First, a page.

Also, I encourage you highly to talk to a mental health specialist about your situation. Talking about what is happening with you can uncover a full history that can prove extremely useful in providing effective treatment based on your particular circumstances.
Please do not be ashamed or think that God is punishing you or will condemn you to hell. Such thinking is exacerbating the difficulties you are already experiencing. Remember that in Islam, niyaah (intention) is extremely important. In other words, if your intentions are to pray, Allah acknowledges this and gives you credit for just having such thoughts. Know that Allah is merciful, loving and Just and that he will not forsake you. Trust in the Almighty and strive to do your best without trying to be perfect. Allah understands it is humans who complicate things. Always seek his protection, do not abandon prayers over these thoughts, and please talk to a qualified mental health professional also.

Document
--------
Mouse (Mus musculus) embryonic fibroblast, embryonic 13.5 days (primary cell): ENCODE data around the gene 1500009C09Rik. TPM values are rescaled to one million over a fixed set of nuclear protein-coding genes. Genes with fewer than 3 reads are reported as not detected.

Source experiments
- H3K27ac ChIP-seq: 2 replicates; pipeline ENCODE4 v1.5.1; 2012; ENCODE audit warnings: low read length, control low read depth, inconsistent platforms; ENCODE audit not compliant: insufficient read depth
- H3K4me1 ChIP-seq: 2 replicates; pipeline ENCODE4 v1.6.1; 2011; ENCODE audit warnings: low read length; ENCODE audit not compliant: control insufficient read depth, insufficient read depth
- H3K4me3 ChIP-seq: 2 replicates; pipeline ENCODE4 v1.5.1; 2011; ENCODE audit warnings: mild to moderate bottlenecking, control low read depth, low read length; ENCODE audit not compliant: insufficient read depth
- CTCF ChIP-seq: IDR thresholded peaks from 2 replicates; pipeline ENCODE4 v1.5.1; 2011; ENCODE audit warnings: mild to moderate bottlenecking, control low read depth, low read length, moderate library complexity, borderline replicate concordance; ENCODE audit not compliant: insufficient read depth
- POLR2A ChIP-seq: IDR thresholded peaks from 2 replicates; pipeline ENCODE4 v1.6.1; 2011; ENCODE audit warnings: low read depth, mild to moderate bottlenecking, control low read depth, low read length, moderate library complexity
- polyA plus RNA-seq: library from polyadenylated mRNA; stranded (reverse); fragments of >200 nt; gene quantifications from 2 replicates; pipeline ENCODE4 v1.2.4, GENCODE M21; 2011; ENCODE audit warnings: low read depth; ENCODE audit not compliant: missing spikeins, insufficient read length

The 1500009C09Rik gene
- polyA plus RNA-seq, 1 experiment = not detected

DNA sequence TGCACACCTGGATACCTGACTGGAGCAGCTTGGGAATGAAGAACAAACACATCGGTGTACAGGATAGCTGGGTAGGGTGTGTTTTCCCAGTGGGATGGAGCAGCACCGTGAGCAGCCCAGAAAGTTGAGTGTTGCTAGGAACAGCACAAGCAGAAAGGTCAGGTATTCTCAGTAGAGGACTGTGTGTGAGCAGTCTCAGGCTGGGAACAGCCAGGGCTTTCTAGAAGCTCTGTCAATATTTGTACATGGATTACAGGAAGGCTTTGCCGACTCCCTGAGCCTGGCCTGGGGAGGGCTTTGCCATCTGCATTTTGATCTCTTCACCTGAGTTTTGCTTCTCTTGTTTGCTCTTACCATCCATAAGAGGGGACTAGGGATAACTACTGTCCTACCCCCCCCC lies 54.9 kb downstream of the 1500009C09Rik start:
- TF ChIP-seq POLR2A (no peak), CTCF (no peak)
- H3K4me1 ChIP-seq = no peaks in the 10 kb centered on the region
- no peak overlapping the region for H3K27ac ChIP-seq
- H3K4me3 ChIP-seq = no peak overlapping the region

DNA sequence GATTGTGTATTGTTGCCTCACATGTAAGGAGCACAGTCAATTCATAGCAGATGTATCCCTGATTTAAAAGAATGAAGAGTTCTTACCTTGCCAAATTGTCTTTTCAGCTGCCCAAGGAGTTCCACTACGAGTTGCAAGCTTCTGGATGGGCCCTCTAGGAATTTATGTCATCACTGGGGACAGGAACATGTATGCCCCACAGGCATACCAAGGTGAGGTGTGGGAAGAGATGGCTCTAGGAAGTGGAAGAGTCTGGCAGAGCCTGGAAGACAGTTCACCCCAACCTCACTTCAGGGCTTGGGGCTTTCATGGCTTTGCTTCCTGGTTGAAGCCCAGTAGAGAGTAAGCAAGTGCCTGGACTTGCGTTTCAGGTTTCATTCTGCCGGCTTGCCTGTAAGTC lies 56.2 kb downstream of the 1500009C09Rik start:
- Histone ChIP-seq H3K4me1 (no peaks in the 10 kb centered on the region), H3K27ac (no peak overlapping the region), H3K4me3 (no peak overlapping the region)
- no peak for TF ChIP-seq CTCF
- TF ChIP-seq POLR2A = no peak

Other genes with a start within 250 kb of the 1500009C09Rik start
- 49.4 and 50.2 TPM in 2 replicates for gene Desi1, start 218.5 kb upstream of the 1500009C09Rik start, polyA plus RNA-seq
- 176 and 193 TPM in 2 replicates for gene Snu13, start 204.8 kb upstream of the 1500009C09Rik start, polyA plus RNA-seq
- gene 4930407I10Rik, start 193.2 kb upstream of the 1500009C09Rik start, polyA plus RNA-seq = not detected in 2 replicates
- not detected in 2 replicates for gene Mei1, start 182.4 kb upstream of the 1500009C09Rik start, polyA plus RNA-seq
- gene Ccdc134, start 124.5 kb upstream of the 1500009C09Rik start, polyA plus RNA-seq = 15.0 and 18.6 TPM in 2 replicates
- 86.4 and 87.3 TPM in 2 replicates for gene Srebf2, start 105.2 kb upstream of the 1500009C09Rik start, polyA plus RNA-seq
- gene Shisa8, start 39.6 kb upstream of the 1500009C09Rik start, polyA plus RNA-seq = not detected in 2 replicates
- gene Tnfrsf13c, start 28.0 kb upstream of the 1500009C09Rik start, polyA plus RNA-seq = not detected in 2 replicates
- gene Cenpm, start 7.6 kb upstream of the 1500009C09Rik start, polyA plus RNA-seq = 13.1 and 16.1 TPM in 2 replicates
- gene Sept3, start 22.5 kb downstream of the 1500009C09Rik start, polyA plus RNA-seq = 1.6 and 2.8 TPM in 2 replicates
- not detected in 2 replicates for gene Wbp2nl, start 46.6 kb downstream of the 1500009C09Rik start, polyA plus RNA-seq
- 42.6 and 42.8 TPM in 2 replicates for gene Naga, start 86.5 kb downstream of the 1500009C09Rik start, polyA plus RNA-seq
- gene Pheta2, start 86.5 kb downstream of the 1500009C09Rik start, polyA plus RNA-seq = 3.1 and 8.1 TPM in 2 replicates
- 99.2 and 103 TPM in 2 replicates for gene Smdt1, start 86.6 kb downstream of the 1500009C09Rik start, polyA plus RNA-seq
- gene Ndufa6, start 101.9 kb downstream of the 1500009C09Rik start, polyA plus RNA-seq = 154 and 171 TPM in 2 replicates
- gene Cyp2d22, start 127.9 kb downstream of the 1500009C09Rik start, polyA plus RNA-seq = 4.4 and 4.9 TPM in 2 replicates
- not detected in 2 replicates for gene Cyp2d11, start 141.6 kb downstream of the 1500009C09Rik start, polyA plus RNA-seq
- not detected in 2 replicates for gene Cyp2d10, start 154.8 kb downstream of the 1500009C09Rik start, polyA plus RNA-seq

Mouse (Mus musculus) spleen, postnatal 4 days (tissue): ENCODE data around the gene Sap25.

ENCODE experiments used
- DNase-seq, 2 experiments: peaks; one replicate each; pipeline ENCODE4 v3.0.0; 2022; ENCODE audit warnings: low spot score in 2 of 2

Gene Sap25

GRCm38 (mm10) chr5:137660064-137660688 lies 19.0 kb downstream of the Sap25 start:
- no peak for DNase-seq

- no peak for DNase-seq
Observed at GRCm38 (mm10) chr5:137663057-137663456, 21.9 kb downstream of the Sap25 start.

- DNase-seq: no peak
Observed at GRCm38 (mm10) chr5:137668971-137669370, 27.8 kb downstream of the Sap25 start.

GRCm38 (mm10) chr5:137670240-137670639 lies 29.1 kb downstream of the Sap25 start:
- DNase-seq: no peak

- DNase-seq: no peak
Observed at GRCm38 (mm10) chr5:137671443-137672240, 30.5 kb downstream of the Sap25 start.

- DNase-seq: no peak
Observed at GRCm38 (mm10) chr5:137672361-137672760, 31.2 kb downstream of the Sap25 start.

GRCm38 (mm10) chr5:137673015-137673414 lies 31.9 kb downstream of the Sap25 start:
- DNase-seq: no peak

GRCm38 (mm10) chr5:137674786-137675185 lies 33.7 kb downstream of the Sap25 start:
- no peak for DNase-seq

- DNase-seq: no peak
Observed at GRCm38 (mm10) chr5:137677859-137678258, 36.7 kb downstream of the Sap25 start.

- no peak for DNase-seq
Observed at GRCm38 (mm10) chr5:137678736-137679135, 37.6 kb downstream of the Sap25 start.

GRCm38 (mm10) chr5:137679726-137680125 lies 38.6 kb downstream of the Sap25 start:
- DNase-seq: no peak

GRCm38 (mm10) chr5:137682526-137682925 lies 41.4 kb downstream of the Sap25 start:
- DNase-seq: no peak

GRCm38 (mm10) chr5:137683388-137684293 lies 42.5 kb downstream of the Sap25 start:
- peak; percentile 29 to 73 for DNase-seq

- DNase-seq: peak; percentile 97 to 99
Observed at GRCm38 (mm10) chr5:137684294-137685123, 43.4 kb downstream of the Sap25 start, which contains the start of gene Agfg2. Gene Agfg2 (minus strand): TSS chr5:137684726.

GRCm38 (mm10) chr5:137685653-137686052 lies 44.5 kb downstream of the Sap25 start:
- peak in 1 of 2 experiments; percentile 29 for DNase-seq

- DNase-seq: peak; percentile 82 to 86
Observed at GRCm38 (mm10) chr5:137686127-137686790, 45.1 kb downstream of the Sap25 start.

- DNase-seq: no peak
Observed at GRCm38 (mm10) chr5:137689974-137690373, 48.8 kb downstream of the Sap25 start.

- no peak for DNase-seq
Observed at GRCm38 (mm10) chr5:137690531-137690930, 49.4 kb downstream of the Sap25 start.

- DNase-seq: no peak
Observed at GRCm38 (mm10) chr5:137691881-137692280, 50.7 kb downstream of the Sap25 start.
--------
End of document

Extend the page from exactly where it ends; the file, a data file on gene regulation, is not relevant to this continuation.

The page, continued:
Good luck, sister.
For further guidance, please try the following links:All About Waswasa and How to Overcome It
Extreme Waswasa in All My Acts of Worship
The Nearer I Become to Allah, the More Waswasa
Losing Faith Because of Waswasah
I’m a Bad Muslim, Islam’s Making Me Ill
Scared of My Uncontrollable Thoughts!
I Think I’m Faith Depressed; Please Guide Me.
About the Counselor:
Najma M. Adam, Ph.D., L.C.S.W. is the Director of Adam & Associates Counseling Services, Inc. Dr. Adam has many years of experience and has taught at several universities in the Chicagoland area. She actively conducts research and publishes. She received her Ph.D. in Social Work from the University of Illinois at Chicago, Jane Addams College of Social Work and her Master’s Degree from the University of Chicago, School of Social Service Administration. Further information about her can be found at www.adamandassociates.com.